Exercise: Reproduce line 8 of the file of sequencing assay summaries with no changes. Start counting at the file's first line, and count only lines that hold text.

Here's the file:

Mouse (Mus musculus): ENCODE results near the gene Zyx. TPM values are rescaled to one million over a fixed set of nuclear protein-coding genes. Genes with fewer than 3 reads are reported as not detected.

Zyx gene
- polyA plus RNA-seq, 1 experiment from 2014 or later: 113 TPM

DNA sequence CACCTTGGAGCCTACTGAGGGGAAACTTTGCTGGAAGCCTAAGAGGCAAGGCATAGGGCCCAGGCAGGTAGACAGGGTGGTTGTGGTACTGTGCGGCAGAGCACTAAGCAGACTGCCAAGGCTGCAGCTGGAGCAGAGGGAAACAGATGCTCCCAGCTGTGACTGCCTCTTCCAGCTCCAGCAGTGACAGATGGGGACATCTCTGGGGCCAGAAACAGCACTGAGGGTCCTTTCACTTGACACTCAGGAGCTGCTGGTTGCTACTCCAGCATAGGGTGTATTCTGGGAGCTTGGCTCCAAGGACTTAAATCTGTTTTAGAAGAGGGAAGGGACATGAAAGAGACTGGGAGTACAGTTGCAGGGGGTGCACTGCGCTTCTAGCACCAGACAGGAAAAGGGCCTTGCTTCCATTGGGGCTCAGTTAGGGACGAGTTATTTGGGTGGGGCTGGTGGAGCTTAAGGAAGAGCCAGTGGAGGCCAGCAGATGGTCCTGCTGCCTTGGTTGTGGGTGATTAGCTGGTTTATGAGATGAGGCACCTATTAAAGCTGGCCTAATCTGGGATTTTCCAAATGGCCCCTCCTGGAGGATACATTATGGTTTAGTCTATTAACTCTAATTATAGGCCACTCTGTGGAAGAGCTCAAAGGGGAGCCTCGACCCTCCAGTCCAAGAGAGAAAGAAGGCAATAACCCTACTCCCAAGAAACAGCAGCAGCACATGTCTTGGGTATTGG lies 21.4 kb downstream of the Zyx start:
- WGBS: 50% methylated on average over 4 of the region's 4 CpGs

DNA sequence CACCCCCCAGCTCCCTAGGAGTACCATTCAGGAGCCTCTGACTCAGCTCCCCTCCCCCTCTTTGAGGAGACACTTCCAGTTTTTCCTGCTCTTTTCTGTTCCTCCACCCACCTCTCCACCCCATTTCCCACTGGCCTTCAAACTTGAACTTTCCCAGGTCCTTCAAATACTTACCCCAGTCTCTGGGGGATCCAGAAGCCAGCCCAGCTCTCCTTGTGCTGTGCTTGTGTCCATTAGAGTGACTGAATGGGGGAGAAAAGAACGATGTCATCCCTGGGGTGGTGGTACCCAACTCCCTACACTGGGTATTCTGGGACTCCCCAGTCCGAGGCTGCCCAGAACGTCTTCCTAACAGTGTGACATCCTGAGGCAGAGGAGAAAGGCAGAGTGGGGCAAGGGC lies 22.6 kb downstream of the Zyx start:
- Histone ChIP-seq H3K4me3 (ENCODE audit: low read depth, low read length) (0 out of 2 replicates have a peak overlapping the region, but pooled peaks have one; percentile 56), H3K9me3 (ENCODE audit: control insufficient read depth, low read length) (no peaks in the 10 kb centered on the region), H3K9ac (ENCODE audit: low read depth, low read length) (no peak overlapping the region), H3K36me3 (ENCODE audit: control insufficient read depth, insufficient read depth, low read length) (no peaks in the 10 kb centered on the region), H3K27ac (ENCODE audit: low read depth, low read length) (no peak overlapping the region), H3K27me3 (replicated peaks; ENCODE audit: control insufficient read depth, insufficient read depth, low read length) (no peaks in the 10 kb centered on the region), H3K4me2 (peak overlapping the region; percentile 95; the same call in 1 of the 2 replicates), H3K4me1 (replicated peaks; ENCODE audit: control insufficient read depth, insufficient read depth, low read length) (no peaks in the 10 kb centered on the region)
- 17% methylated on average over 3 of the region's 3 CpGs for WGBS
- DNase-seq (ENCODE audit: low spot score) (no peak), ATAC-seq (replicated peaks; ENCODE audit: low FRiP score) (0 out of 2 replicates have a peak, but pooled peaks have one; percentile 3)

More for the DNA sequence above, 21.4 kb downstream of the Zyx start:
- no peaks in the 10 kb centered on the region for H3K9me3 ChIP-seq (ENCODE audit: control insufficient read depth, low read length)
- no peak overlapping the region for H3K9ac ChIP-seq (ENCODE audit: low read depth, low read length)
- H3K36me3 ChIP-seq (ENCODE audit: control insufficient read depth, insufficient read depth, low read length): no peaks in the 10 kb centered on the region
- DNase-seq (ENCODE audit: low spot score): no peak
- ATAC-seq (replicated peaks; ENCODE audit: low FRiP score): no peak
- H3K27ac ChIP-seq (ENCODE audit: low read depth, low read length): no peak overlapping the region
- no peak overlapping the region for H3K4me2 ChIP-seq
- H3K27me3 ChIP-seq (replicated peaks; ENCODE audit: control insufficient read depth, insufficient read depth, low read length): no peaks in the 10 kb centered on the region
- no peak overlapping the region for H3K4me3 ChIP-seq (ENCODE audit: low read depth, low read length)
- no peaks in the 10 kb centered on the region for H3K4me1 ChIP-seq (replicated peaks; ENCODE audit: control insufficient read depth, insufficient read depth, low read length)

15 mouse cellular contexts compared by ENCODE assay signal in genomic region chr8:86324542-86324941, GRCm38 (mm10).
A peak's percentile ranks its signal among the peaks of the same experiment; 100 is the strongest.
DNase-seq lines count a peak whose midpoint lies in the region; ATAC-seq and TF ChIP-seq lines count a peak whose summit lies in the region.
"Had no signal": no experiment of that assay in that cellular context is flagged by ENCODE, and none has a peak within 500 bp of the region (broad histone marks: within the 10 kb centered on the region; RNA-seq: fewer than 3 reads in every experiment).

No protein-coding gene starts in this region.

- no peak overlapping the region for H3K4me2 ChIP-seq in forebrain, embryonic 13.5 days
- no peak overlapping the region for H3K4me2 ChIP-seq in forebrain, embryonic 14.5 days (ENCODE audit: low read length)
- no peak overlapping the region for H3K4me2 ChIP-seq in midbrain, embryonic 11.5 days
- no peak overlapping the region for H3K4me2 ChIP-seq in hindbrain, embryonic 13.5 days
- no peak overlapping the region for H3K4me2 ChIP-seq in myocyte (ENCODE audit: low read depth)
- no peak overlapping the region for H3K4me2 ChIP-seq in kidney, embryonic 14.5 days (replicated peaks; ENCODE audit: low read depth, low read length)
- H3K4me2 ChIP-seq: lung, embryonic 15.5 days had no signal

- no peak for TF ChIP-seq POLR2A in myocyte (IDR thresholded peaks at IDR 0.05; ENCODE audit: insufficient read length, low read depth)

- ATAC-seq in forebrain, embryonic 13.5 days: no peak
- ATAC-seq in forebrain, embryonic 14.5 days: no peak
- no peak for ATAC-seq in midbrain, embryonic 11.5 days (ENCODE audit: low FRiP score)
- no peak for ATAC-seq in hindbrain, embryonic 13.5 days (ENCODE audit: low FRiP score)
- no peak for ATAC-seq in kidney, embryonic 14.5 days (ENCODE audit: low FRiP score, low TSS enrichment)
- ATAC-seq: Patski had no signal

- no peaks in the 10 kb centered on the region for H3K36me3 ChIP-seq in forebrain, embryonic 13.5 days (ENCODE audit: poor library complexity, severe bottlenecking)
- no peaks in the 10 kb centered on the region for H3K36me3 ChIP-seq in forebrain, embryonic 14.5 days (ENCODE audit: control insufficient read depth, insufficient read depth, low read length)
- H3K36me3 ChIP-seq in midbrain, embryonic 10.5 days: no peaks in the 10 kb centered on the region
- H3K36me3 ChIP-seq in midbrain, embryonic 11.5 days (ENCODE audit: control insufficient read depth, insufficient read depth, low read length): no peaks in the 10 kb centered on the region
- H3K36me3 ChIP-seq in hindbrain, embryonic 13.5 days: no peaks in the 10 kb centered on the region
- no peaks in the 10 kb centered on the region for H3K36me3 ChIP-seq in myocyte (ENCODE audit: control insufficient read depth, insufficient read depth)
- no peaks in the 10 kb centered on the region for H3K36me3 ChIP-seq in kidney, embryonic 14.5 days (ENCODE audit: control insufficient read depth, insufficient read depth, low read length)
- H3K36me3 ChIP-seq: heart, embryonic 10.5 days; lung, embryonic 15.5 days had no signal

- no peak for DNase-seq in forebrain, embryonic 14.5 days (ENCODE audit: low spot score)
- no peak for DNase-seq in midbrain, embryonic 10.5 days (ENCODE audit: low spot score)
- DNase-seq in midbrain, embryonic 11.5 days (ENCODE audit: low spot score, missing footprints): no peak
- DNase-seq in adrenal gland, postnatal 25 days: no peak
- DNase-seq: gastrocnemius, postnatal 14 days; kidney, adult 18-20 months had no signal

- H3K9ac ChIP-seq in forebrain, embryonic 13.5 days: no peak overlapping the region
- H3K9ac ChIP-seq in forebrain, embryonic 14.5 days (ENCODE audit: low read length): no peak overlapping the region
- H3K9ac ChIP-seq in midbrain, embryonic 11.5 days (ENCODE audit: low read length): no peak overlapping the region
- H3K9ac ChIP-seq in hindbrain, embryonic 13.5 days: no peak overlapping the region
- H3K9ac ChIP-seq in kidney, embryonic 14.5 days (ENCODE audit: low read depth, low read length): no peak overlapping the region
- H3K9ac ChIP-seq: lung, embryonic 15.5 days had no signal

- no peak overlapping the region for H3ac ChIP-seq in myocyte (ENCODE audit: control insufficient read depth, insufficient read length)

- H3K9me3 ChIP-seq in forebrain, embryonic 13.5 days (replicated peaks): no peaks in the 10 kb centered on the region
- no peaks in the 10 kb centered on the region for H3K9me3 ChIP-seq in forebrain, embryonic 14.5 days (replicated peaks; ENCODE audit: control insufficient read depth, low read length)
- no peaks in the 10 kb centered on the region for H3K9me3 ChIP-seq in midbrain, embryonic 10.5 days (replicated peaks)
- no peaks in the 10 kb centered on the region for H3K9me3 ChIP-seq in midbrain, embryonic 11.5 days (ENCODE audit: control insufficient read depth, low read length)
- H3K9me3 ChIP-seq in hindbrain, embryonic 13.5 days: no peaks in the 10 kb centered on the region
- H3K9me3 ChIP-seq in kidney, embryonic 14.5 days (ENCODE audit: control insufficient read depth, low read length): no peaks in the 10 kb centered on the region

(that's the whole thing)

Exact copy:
- 17% methylated on average over 3 of the region's 3 CpGs for WGBS